Base Adaptable Pump Station. Careful examination of the design concepts incorporated in the “Robust” design resulted in significant cost savings, and the development of a new design called the “Base Adaptable Option 1”. This concept and the estimate developed from it, became the basis of the “Base to Go”, the cost of Option 1 for the Report to Congress."

So the "Base Adaptable Pump Station" is the flavor of Option 1 that became the basis for the estimate in the Report to Congress. So what was the internal estimate for the Option 1 Base Adapatable flavor?

$480 million.

Just to make sure we're doing apple to apples, here's what the Report to Congress called out for just the pump station, small revisions to the canals, and engineering:

That total - released in March, 2009 - is $752 million. That's an inflation of 56% from the internal estimate published in December, 2008.

I'm sure there's lots of people out in the field who know loads more about Corps estimating than I do, and would very much like to poke holes in what I'm saying here. However, I believe such criticisms will likely amount to nibbling around the edges of what appears to be a massive overestimation of the costs of the project likely designed to perform two Corps objectives:

1) Make Option 2 look so costly as to be impossible to construct.
2) Make Option 1 look to fit perfectly within the Congressional appropriation.

The public suspected objective 1 was going on. After all, Orleans and Jefferson Parishes commissioned a study showing the actual costs of Option 2 were over a billion dollars less than what the Corps was reporting. However, objective number two, while speculation on my part, appears to be new news. It comes out of the very surprising result that the Corps was radically inflating the Option 1 estimate as well. To what end were they doing this? Perhaps to avoid having the appropriation slashed by Congress. If Congress knew the Corps believed Option 1 could be built for half what had been appropriated, there likely would have been pressure to cut the funds.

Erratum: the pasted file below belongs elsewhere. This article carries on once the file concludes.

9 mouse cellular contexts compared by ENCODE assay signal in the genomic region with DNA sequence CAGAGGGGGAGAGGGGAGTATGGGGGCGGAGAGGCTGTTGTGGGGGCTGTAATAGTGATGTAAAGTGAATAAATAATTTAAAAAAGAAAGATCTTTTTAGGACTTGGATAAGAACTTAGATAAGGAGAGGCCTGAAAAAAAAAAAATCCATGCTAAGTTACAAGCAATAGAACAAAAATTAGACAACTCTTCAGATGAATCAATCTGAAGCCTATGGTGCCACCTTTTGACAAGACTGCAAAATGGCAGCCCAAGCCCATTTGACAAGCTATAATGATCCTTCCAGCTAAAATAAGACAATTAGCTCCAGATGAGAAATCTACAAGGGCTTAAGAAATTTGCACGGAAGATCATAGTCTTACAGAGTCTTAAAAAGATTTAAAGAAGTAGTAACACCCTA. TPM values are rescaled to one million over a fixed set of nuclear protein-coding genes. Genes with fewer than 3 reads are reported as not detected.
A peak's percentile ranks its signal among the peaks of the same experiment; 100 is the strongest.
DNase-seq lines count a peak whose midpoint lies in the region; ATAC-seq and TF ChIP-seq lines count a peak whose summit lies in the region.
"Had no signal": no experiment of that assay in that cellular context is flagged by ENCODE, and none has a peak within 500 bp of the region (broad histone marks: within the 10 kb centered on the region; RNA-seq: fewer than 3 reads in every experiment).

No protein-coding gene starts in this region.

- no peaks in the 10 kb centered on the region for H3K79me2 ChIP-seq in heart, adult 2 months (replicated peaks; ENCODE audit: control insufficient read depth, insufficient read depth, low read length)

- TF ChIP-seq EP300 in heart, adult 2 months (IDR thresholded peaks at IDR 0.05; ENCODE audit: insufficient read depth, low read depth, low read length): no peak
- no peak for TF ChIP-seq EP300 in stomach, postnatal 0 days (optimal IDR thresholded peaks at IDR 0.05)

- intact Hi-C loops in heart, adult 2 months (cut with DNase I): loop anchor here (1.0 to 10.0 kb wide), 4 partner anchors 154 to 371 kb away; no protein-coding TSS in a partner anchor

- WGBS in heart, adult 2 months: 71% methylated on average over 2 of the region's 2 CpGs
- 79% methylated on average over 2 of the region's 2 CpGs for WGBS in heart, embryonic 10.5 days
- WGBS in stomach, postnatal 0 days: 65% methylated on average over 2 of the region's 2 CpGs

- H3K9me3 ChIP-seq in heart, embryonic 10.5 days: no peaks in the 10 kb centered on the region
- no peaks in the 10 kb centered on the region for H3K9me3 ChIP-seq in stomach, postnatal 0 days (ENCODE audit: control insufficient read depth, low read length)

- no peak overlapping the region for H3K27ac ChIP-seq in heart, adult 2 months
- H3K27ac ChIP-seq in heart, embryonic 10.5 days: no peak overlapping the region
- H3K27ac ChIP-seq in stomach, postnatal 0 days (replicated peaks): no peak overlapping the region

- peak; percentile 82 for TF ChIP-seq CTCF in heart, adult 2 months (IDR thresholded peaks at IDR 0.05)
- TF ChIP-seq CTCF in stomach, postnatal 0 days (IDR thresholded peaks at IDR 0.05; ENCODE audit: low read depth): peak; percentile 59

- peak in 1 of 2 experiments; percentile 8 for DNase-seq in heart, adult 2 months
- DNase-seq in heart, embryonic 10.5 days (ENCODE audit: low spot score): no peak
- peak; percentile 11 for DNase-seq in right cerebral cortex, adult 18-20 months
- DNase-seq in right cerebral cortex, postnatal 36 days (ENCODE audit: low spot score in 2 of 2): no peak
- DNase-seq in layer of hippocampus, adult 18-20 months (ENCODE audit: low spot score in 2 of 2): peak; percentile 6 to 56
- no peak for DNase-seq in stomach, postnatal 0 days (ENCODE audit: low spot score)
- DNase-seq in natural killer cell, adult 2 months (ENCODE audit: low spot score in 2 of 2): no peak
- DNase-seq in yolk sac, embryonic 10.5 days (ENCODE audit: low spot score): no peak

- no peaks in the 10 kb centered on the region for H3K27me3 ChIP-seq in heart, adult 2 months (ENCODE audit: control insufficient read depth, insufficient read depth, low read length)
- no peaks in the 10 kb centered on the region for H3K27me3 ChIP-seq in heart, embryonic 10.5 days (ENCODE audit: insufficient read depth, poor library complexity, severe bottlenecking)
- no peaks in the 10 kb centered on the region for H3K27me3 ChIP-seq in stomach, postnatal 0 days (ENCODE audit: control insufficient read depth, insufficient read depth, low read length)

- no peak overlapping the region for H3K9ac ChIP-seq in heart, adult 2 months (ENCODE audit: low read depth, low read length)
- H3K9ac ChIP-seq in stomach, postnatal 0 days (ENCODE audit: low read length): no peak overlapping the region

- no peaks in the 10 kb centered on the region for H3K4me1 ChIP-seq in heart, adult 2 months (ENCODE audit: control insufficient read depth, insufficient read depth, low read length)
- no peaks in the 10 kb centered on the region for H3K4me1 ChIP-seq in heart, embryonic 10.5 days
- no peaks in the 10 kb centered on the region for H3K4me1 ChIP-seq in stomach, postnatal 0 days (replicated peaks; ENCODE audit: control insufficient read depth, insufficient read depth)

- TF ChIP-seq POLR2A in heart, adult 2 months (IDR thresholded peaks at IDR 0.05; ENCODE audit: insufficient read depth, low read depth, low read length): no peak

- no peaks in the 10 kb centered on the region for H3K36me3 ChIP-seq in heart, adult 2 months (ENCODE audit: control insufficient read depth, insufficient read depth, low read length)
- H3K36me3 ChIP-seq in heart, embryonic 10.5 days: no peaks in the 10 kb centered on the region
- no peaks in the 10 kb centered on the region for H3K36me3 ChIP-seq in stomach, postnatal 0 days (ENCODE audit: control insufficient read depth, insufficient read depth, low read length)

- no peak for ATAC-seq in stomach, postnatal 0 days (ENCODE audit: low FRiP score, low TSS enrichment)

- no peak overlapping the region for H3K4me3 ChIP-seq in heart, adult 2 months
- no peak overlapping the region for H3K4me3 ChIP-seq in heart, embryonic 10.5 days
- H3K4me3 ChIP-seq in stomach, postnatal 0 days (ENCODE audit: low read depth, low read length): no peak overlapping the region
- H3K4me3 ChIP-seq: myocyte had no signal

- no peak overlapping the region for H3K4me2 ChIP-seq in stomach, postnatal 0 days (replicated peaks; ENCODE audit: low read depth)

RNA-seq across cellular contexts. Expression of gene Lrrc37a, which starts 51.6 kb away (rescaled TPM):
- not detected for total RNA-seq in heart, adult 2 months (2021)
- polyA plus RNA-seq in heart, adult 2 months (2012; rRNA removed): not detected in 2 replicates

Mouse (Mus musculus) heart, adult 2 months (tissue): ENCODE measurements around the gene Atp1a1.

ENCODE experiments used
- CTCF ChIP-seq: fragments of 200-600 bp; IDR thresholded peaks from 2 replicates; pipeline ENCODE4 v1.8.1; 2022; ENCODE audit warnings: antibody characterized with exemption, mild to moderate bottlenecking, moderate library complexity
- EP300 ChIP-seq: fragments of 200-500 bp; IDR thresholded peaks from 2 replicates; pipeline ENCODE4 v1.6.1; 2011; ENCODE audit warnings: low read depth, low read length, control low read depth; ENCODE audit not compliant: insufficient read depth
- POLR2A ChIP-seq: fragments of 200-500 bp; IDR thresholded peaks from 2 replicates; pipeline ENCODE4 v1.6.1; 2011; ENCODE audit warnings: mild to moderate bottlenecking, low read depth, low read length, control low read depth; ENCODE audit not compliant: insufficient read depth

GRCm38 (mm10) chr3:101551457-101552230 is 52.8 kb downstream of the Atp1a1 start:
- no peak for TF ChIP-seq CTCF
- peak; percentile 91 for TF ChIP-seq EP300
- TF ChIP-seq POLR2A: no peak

What this appears to come down to is that the Corps may have, let's say, "stretched the truth" in reporting the costs of the permanent pumping project to Congress and the public. A $1.6 billion difference in internal and external cost estimates for Option 2 is very tough to explain away, as is the 56% increase in Option 1 costs. But I look forward to the Corps attempting to do so.

Friday, October 07, 2011

5701 Pratt

This is very odd.

A demolition permit for a privately owned house along the London Avenue canal was given to the contractor on the London Avenue canal remediation contract, Integrated Pro Services, on October 4, 2011.

Permit 11BLD-06904 authorizes IPS to demolish 5701 Pratt.

This property falls within an area the Corps said they would use as a staging area during the remediation repairs; it is not behind any of the areas actually remediated. Supposedly all the substantial work on the London Avenue canal is done. So what is going on here?

[UPDATE: More than likely, this is just for the removal of the contractor's construction trailer at this site (see the last page of the Corps' monthly remediation updates - such as this one from the end of April, 2011 - for confirmation of the location), and the New Orleans Safety & Permits department incorrectly typed in the permit as a private home. So it's probably not odd at all.]

[UPPERDATE: I have been told this demolition is actualy for flood protection purposes, and that the house was to be purchased by the Orleans Levee District, though the assessor's record doesn't reflect such a sale. According to a comment by the owner on an unrelated article last year, the purpose of the sale was to allow better access to the London Avenue canal levee.]